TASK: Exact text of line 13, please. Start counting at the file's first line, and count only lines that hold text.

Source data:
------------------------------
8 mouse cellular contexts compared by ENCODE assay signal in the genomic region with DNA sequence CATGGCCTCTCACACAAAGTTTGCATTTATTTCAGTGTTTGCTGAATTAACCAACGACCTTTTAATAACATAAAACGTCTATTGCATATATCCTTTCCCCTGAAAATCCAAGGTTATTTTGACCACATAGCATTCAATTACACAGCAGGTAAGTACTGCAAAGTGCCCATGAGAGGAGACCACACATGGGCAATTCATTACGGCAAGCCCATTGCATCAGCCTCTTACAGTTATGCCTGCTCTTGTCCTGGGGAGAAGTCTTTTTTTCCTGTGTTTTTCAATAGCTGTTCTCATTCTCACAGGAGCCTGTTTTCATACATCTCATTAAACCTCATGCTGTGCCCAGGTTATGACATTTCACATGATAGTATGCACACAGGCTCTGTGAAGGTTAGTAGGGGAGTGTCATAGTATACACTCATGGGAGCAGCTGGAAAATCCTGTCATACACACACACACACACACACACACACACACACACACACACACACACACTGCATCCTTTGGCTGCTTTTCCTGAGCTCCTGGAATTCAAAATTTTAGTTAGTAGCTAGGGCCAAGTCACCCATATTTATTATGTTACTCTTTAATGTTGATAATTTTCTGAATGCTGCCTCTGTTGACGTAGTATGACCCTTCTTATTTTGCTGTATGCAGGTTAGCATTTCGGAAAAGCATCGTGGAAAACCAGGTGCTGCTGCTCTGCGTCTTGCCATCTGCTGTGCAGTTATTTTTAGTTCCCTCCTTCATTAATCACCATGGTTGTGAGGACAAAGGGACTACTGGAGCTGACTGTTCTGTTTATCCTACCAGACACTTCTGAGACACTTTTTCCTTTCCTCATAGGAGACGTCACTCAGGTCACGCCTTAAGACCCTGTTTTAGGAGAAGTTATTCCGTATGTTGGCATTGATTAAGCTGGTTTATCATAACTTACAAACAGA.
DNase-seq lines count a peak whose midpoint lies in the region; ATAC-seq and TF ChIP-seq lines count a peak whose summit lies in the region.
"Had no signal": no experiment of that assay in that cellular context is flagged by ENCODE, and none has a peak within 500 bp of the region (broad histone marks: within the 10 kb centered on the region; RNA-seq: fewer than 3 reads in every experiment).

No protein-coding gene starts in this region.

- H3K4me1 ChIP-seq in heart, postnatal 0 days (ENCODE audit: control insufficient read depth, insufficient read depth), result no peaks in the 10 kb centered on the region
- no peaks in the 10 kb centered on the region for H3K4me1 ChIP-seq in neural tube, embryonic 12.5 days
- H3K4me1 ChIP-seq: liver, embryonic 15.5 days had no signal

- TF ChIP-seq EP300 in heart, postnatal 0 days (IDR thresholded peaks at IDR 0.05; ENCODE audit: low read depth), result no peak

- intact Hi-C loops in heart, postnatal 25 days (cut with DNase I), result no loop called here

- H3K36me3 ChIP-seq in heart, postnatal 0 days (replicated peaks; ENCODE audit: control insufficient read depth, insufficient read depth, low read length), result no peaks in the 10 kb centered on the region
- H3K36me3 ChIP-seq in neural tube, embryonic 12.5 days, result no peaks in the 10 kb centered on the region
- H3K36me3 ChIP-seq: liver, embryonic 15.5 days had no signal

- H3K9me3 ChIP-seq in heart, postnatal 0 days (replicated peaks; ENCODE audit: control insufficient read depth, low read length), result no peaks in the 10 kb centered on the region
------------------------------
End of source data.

- H3K9me3 ChIP-seq in heart, postnatal 0 days (replicated peaks; ENCODE audit: control insufficient read depth, low read length), result no peaks in the 10 kb centered on the region